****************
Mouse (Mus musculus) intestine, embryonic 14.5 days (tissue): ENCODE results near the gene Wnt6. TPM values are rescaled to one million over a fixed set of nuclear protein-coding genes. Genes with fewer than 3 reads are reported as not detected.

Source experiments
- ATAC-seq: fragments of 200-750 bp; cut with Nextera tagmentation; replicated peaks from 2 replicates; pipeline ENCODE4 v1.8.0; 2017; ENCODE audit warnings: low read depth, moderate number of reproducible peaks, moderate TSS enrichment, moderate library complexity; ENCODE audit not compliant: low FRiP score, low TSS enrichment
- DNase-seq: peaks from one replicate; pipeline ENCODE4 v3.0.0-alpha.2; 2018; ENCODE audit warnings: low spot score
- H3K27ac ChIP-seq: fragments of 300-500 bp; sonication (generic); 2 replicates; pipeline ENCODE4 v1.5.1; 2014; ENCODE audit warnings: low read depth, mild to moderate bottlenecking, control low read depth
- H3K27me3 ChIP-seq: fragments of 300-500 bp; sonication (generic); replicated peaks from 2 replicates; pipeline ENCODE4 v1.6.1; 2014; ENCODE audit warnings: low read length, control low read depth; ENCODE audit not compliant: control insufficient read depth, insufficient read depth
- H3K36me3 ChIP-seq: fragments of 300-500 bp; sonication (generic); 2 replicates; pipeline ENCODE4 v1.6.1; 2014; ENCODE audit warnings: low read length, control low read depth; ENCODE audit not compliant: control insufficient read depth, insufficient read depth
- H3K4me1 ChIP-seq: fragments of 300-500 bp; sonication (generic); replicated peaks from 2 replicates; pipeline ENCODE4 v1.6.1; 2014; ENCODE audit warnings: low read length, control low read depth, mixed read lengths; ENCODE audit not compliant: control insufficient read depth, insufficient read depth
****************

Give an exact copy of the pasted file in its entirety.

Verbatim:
Mouse (Mus musculus) intestine, embryonic 14.5 days (tissue): ENCODE results near the gene Wnt6. TPM values are rescaled to one million over a fixed set of nuclear protein-coding genes. Genes with fewer than 3 reads are reported as not detected.

Source experiments
- ATAC-seq: fragments of 200-750 bp; cut with Nextera tagmentation; replicated peaks from 2 replicates; pipeline ENCODE4 v1.8.0; 2017; ENCODE audit warnings: low read depth, moderate number of reproducible peaks, moderate TSS enrichment, moderate library complexity; ENCODE audit not compliant: low FRiP score, low TSS enrichment
- DNase-seq: peaks from one replicate; pipeline ENCODE4 v3.0.0-alpha.2; 2018; ENCODE audit warnings: low spot score
- H3K27ac ChIP-seq: fragments of 300-500 bp; sonication (generic); 2 replicates; pipeline ENCODE4 v1.5.1; 2014; ENCODE audit warnings: low read depth, mild to moderate bottlenecking, control low read depth
- H3K27me3 ChIP-seq: fragments of 300-500 bp; sonication (generic); replicated peaks from 2 replicates; pipeline ENCODE4 v1.6.1; 2014; ENCODE audit warnings: low read length, control low read depth; ENCODE audit not compliant: control insufficient read depth, insufficient read depth
- H3K36me3 ChIP-seq: fragments of 300-500 bp; sonication (generic); 2 replicates; pipeline ENCODE4 v1.6.1; 2014; ENCODE audit warnings: low read length, control low read depth; ENCODE audit not compliant: control insufficient read depth, insufficient read depth
- H3K4me1 ChIP-seq: fragments of 300-500 bp; sonication (generic); replicated peaks from 2 replicates; pipeline ENCODE4 v1.6.1; 2014; ENCODE audit warnings: low read length, control low read depth, mixed read lengths; ENCODE audit not compliant: control insufficient read depth, insufficient read depth